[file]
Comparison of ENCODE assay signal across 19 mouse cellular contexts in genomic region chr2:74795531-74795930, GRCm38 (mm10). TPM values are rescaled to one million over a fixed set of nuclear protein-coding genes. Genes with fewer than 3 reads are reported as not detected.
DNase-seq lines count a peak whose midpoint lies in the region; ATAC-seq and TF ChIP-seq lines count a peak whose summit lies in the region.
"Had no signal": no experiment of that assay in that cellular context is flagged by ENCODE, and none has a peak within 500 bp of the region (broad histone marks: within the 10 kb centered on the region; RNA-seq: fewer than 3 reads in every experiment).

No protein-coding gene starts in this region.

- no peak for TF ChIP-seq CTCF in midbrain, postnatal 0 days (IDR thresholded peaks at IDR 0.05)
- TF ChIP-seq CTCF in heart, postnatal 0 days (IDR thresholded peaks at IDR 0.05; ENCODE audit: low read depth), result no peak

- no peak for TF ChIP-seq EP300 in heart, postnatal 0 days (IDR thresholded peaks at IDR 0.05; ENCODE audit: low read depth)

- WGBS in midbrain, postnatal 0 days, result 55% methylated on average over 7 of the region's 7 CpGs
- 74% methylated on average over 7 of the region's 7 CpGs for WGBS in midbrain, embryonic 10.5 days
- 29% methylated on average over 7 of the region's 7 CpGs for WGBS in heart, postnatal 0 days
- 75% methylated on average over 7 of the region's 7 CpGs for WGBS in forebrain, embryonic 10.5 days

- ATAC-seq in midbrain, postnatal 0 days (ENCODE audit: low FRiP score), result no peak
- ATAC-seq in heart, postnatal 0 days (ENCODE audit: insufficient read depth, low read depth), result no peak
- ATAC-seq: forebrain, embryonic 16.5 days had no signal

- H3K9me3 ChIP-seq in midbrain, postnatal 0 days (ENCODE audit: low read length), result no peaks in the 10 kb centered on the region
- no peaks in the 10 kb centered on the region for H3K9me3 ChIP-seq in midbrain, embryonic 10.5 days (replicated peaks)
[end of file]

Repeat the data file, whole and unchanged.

Comparison of ENCODE assay signal across 19 mouse cellular contexts in genomic region chr2:74795531-74795930, GRCm38 (mm10). TPM values are rescaled to one million over a fixed set of nuclear protein-coding genes. Genes with fewer than 3 reads are reported as not detected.
DNase-seq lines count a peak whose midpoint lies in the region; ATAC-seq and TF ChIP-seq lines count a peak whose summit lies in the region.
"Had no signal": no experiment of that assay in that cellular context is flagged by ENCODE, and none has a peak within 500 bp of the region (broad histone marks: within the 10 kb centered on the region; RNA-seq: fewer than 3 reads in every experiment).

No protein-coding gene starts in this region.

- no peak for TF ChIP-seq CTCF in midbrain, postnatal 0 days (IDR thresholded peaks at IDR 0.05)
- TF ChIP-seq CTCF in heart, postnatal 0 days (IDR thresholded peaks at IDR 0.05; ENCODE audit: low read depth), result no peak

- no peak for TF ChIP-seq EP300 in heart, postnatal 0 days (IDR thresholded peaks at IDR 0.05; ENCODE audit: low read depth)

- WGBS in midbrain, postnatal 0 days, result 55% methylated on average over 7 of the region's 7 CpGs
- 74% methylated on average over 7 of the region's 7 CpGs for WGBS in midbrain, embryonic 10.5 days
- 29% methylated on average over 7 of the region's 7 CpGs for WGBS in heart, postnatal 0 days
- 75% methylated on average over 7 of the region's 7 CpGs for WGBS in forebrain, embryonic 10.5 days

- ATAC-seq in midbrain, postnatal 0 days (ENCODE audit: low FRiP score), result no peak
- ATAC-seq in heart, postnatal 0 days (ENCODE audit: insufficient read depth, low read depth), result no peak
- ATAC-seq: forebrain, embryonic 16.5 days had no signal

- H3K9me3 ChIP-seq in midbrain, postnatal 0 days (ENCODE audit: low read length), result no peaks in the 10 kb centered on the region
- no peaks in the 10 kb centered on the region for H3K9me3 ChIP-seq in midbrain, embryonic 10.5 days (replicated peaks)